Tohono O’odham

The Tohono O’odham (pronounced TOH-na OH-tahm) have lived in the Sonoran Desert for millennia. Their name literally means, “desert people”. The beautiful yet sometimes harsh environment they lived in left them with periods of inadequate water or food. They adapted by being semisedentary; shifting individuals, family, extended family, and villages to different locations as food, farming, water, health or seasons demanded.

Luzi, a Tohono O'odham woman

The Tohono O’odham learned to utilize a majority of the desert plant and animal species available, such as the jojoba.

Saguaro Cactus, Tucson, Arizona, USA
Saguaro Cactus, Tucson, Arizona, USA

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Baboquivari Peak is one of the most sacred places to the desert people. It’s the traditional home of I’itoi (pronounced e-e-toy), often called Elder Brother. The environment is comprised of saguaro and other cacti, trees such as palo verdes and mesquites, and varieties of shrubs and grasses. Oak, pinyon, and walnut trees are found at higher elevations.

Harvesting of the sweet strawberry-like fruit from the saguaro cactus usually begins in June and ends with the onset of the summer rainy season in early to mid-July. A multi-segmented gathering pole, called a kuipad, is used to pluck the fruit from the cactus. The fruit is processed into syrup or wine. Any remaining pulp can be turned into jam or the fruit may be dried for later use. If necessary, the small black seeds may be ground into meal.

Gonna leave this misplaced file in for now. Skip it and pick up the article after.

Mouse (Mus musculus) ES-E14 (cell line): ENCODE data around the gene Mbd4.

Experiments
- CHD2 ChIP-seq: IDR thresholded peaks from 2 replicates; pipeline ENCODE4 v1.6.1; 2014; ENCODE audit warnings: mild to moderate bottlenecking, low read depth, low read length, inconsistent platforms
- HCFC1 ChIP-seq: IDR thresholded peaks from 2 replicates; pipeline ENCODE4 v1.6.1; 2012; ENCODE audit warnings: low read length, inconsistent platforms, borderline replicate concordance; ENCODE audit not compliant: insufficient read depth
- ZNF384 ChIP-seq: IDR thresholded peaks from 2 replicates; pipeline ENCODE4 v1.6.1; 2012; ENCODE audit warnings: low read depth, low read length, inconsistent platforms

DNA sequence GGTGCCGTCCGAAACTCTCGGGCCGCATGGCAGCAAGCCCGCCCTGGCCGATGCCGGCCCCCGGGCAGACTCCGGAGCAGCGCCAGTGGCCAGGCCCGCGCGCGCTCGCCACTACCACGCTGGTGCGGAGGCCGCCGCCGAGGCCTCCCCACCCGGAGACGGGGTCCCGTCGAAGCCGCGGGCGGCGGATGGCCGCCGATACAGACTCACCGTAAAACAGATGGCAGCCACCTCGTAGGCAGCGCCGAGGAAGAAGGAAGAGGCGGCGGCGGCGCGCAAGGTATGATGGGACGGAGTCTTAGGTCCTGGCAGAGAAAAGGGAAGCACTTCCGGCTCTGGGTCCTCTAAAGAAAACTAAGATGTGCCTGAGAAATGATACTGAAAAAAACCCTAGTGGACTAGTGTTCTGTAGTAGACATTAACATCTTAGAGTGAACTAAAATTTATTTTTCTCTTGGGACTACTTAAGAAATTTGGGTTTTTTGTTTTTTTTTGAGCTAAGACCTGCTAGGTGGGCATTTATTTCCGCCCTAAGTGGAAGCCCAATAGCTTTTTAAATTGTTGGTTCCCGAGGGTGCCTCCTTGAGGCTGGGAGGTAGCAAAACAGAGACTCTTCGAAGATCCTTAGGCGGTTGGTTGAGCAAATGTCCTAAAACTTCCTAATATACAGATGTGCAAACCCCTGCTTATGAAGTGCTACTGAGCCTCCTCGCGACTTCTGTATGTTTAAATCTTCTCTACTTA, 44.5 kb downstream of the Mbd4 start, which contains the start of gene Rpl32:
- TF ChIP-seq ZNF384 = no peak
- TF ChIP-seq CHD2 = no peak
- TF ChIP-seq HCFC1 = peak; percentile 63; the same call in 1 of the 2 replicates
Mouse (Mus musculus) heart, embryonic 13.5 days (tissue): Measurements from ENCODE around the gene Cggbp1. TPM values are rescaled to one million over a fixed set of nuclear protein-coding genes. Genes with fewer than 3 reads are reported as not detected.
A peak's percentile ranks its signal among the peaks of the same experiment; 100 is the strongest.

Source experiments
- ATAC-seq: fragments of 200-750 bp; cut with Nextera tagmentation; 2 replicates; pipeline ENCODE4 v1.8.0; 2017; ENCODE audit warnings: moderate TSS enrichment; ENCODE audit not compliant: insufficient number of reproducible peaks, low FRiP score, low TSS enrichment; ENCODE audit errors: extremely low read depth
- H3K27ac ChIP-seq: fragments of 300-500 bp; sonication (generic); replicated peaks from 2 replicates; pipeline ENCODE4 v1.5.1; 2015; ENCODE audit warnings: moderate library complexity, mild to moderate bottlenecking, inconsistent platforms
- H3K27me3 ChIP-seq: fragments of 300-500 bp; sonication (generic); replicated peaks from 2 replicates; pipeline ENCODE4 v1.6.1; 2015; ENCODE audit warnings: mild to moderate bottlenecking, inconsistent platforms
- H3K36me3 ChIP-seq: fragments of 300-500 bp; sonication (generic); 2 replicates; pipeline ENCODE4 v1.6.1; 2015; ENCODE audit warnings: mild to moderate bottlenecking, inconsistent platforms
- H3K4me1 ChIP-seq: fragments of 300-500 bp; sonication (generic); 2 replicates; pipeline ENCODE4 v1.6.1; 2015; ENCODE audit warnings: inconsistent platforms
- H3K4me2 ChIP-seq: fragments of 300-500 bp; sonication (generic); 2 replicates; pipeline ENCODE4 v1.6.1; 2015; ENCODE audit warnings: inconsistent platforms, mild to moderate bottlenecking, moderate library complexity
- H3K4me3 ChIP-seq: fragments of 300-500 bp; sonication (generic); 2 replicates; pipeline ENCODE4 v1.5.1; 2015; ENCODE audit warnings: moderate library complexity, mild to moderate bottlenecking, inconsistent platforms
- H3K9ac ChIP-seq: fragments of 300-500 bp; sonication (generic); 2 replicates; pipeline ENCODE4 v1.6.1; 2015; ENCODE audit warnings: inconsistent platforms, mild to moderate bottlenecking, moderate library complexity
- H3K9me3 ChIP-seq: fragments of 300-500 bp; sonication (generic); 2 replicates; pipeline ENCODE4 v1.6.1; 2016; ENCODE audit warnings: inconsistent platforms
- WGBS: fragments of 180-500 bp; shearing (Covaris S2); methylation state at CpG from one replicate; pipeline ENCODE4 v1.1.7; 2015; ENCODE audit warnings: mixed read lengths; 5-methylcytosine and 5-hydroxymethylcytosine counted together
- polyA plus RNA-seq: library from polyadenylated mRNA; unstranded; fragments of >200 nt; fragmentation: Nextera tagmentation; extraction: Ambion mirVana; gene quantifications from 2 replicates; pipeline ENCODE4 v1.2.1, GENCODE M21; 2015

The production of wine was an important part of the saguaro harvest. Clay jars were filled with syrup and sealed, then placed in a round brush structure called a rain house, or vahki. Under supervision, the syrup was allowed to ferment. The consumption of wine or nawait, with associated dances and songs, was a necessary forerunner to bringing summer rains to farm fields.

Saguaros and Ocotillo, Tucson, Arizona
Saguaros and Ocotillo, Tucson, Arizona

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The most important ritual of the year for the Tohono O'odham was the cactus wine ceremony. It was believed to have the power to bring rain. In June, they traveled to cactus camps, temporary sites set up among the giant saguaro. There they spent a few weeks gathering and cooking the sweet fruit that grew at the tops of the 50-foot-high plants. Each family contributed a few jars of syrup for the rain ceremony.

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